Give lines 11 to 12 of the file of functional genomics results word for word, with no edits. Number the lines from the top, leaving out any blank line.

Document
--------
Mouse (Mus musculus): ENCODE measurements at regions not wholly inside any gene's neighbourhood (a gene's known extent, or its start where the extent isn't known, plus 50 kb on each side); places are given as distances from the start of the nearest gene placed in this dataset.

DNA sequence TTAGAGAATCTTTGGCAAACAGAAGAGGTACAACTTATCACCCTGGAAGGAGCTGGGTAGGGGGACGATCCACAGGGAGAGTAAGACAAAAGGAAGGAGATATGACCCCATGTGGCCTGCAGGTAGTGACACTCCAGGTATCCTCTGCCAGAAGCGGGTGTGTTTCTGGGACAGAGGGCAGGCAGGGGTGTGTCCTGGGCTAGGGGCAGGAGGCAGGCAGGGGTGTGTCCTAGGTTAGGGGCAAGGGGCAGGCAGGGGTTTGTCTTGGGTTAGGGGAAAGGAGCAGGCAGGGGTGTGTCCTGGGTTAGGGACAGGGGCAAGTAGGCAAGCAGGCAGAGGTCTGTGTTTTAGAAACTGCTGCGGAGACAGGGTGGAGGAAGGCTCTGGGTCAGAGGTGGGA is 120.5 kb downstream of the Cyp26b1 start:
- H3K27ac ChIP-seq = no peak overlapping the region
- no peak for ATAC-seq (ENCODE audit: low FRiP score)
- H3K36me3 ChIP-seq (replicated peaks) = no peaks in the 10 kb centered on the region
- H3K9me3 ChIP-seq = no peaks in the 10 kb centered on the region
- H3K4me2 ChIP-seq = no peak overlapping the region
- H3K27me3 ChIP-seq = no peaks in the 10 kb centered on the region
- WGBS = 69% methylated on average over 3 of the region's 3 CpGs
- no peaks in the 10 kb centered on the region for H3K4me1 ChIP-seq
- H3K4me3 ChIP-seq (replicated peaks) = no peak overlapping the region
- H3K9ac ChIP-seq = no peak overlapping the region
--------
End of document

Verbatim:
- H3K4me3 ChIP-seq (replicated peaks) = no peak overlapping the region
- H3K9ac ChIP-seq = no peak overlapping the region